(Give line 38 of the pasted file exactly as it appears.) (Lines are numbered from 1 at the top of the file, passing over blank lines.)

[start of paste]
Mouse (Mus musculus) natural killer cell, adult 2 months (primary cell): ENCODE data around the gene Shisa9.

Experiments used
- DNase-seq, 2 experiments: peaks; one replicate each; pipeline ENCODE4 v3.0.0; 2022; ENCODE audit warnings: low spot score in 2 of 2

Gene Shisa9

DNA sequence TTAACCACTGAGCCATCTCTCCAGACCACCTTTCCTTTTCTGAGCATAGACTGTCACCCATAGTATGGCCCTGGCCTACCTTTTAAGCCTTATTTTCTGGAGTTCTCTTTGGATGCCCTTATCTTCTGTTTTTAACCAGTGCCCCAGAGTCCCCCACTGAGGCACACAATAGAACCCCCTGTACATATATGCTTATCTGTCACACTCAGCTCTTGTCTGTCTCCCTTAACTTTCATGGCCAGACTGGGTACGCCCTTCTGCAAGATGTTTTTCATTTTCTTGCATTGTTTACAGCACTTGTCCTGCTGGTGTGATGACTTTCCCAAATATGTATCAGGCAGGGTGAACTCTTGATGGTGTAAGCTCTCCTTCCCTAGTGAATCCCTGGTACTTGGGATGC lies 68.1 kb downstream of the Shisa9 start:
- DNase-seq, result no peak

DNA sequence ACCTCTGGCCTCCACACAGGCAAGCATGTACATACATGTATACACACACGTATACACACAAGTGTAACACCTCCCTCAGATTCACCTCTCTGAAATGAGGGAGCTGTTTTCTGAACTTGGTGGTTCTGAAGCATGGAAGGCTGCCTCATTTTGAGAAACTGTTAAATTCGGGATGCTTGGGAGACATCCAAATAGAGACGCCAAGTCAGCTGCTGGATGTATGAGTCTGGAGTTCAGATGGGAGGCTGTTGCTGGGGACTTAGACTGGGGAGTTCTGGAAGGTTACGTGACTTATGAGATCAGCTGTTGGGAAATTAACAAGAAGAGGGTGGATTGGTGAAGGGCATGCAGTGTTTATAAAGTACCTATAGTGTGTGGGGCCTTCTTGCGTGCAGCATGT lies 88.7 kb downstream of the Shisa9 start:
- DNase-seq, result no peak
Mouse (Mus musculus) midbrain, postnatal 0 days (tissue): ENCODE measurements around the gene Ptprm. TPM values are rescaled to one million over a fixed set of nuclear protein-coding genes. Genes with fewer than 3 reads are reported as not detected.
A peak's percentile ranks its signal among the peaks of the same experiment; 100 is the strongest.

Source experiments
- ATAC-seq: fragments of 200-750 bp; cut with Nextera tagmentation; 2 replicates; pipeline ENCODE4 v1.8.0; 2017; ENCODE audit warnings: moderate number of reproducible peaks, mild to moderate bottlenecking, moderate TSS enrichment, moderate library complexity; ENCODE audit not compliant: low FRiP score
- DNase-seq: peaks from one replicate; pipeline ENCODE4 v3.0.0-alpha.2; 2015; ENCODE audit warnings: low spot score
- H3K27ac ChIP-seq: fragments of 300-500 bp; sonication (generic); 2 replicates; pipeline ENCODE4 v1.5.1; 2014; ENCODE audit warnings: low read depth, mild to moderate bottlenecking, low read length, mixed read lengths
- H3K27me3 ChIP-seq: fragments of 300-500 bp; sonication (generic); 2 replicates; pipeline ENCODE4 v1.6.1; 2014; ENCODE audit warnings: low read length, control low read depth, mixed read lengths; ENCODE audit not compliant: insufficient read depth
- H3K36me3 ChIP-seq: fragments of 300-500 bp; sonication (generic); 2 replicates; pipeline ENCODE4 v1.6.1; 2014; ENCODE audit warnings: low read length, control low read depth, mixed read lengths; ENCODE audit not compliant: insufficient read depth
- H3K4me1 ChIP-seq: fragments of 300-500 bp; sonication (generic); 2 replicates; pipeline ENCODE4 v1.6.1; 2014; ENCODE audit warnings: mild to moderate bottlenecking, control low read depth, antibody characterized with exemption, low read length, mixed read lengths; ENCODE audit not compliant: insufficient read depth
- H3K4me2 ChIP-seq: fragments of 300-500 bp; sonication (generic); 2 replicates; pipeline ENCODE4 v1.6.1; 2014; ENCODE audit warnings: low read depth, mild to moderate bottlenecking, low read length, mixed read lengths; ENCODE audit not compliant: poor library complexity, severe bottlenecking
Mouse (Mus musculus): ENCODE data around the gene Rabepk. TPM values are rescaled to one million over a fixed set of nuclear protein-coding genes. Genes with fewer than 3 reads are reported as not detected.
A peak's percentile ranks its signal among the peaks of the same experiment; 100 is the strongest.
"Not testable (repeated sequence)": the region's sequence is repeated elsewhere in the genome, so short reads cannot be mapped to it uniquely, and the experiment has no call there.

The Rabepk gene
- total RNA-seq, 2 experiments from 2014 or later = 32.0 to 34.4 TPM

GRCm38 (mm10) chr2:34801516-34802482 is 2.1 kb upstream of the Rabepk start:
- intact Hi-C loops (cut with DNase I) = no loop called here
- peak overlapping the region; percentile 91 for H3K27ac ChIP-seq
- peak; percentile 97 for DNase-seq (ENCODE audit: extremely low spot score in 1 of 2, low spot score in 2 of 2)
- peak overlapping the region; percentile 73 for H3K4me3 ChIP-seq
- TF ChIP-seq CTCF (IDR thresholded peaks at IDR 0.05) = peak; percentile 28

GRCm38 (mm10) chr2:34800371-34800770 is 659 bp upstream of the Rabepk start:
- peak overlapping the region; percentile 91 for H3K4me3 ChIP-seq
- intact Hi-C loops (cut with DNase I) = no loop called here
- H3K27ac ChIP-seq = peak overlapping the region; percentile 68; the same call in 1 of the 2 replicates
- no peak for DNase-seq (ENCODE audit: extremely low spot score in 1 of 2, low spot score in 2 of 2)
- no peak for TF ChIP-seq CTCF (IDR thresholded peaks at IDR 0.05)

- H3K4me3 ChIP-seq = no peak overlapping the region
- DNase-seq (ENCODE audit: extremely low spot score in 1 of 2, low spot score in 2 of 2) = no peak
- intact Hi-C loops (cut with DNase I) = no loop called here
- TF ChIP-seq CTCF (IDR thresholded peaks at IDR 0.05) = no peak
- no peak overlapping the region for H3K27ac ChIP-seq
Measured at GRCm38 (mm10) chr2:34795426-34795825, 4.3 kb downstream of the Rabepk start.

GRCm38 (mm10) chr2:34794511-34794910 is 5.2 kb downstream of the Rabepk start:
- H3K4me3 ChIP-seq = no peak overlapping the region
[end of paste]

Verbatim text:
- intact Hi-C loops (cut with DNase I) = no loop called here